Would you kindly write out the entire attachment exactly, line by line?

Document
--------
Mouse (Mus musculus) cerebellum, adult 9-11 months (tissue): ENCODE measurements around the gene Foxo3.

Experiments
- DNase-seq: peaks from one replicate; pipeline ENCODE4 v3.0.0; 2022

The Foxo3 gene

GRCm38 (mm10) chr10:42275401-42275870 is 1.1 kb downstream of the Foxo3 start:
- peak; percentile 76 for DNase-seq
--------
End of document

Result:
Mouse (Mus musculus) cerebellum, adult 9-11 months (tissue): ENCODE measurements around the gene Foxo3.

Experiments
- DNase-seq: peaks from one replicate; pipeline ENCODE4 v3.0.0; 2022

The Foxo3 gene

GRCm38 (mm10) chr10:42275401-42275870 is 1.1 kb downstream of the Foxo3 start:
- peak; percentile 76 for DNase-seq